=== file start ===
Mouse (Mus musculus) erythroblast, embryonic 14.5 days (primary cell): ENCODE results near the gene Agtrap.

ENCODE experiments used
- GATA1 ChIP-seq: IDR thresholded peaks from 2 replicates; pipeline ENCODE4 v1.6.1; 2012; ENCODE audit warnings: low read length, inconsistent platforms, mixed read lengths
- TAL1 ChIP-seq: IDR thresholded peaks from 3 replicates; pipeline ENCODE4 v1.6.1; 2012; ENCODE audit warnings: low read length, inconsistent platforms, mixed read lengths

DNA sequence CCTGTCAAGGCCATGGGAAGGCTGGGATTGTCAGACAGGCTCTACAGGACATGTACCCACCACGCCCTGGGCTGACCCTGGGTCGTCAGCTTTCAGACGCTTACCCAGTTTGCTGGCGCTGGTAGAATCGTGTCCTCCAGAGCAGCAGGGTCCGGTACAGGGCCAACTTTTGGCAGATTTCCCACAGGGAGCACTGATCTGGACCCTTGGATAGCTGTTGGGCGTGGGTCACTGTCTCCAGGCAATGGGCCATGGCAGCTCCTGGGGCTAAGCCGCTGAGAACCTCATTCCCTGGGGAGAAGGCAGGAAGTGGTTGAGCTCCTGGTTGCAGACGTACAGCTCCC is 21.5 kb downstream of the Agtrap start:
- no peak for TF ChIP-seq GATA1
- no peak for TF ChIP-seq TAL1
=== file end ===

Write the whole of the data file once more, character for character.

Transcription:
Mouse (Mus musculus) erythroblast, embryonic 14.5 days (primary cell): ENCODE results near the gene Agtrap.

ENCODE experiments used
- GATA1 ChIP-seq: IDR thresholded peaks from 2 replicates; pipeline ENCODE4 v1.6.1; 2012; ENCODE audit warnings: low read length, inconsistent platforms, mixed read lengths
- TAL1 ChIP-seq: IDR thresholded peaks from 3 replicates; pipeline ENCODE4 v1.6.1; 2012; ENCODE audit warnings: low read length, inconsistent platforms, mixed read lengths

DNA sequence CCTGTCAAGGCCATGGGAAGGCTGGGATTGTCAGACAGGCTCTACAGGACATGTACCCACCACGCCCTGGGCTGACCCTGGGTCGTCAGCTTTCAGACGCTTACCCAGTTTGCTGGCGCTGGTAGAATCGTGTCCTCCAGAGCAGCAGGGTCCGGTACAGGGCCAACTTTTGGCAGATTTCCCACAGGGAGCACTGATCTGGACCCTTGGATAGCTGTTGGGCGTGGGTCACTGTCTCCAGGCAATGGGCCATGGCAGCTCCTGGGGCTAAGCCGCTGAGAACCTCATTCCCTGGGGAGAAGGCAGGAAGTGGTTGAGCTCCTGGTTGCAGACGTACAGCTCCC is 21.5 kb downstream of the Agtrap start:
- no peak for TF ChIP-seq GATA1
- no peak for TF ChIP-seq TAL1